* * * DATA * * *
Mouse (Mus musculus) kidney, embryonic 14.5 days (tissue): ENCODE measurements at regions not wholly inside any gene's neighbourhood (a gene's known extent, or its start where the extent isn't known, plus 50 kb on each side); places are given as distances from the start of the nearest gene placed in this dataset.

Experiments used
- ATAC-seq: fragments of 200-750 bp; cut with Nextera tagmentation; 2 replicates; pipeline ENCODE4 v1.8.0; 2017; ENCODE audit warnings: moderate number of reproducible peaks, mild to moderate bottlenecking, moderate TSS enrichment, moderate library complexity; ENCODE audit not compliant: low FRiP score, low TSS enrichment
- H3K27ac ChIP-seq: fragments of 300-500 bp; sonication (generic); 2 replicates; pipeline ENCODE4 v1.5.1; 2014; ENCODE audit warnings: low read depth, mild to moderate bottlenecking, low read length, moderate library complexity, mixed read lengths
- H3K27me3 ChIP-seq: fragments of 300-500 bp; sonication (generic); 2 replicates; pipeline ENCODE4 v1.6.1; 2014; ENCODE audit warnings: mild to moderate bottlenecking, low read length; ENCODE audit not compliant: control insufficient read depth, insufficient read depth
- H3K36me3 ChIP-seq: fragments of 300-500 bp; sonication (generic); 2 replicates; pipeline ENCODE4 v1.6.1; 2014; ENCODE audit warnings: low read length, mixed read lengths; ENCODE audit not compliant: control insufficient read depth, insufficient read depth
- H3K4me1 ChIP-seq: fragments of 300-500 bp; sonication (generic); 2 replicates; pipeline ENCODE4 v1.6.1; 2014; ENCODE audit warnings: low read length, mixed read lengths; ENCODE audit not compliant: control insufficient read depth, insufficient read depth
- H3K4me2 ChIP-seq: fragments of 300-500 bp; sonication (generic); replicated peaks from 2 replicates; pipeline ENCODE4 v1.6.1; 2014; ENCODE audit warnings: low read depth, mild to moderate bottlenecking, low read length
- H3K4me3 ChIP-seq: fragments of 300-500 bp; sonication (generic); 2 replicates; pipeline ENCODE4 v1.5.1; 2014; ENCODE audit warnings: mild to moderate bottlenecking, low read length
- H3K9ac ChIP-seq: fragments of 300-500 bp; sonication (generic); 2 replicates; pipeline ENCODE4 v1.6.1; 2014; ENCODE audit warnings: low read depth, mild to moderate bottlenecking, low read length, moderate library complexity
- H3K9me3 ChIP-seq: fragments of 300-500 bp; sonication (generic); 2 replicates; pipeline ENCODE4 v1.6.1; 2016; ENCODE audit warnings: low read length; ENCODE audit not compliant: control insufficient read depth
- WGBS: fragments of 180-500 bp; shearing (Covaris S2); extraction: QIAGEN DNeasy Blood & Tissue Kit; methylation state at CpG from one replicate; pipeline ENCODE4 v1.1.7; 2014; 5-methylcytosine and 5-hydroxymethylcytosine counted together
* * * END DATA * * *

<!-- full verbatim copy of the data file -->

Mouse (Mus musculus) kidney, embryonic 14.5 days (tissue): ENCODE measurements at regions not wholly inside any gene's neighbourhood (a gene's known extent, or its start where the extent isn't known, plus 50 kb on each side); places are given as distances from the start of the nearest gene placed in this dataset.

Experiments used
- ATAC-seq: fragments of 200-750 bp; cut with Nextera tagmentation; 2 replicates; pipeline ENCODE4 v1.8.0; 2017; ENCODE audit warnings: moderate number of reproducible peaks, mild to moderate bottlenecking, moderate TSS enrichment, moderate library complexity; ENCODE audit not compliant: low FRiP score, low TSS enrichment
- H3K27ac ChIP-seq: fragments of 300-500 bp; sonication (generic); 2 replicates; pipeline ENCODE4 v1.5.1; 2014; ENCODE audit warnings: low read depth, mild to moderate bottlenecking, low read length, moderate library complexity, mixed read lengths
- H3K27me3 ChIP-seq: fragments of 300-500 bp; sonication (generic); 2 replicates; pipeline ENCODE4 v1.6.1; 2014; ENCODE audit warnings: mild to moderate bottlenecking, low read length; ENCODE audit not compliant: control insufficient read depth, insufficient read depth
- H3K36me3 ChIP-seq: fragments of 300-500 bp; sonication (generic); 2 replicates; pipeline ENCODE4 v1.6.1; 2014; ENCODE audit warnings: low read length, mixed read lengths; ENCODE audit not compliant: control insufficient read depth, insufficient read depth
- H3K4me1 ChIP-seq: fragments of 300-500 bp; sonication (generic); 2 replicates; pipeline ENCODE4 v1.6.1; 2014; ENCODE audit warnings: low read length, mixed read lengths; ENCODE audit not compliant: control insufficient read depth, insufficient read depth
- H3K4me2 ChIP-seq: fragments of 300-500 bp; sonication (generic); replicated peaks from 2 replicates; pipeline ENCODE4 v1.6.1; 2014; ENCODE audit warnings: low read depth, mild to moderate bottlenecking, low read length
- H3K4me3 ChIP-seq: fragments of 300-500 bp; sonication (generic); 2 replicates; pipeline ENCODE4 v1.5.1; 2014; ENCODE audit warnings: mild to moderate bottlenecking, low read length
- H3K9ac ChIP-seq: fragments of 300-500 bp; sonication (generic); 2 replicates; pipeline ENCODE4 v1.6.1; 2014; ENCODE audit warnings: low read depth, mild to moderate bottlenecking, low read length, moderate library complexity
- H3K9me3 ChIP-seq: fragments of 300-500 bp; sonication (generic); 2 replicates; pipeline ENCODE4 v1.6.1; 2016; ENCODE audit warnings: low read length; ENCODE audit not compliant: control insufficient read depth
- WGBS: fragments of 180-500 bp; shearing (Covaris S2); extraction: QIAGEN DNeasy Blood & Tissue Kit; methylation state at CpG from one replicate; pipeline ENCODE4 v1.1.7; 2014; 5-methylcytosine and 5-hydroxymethylcytosine counted together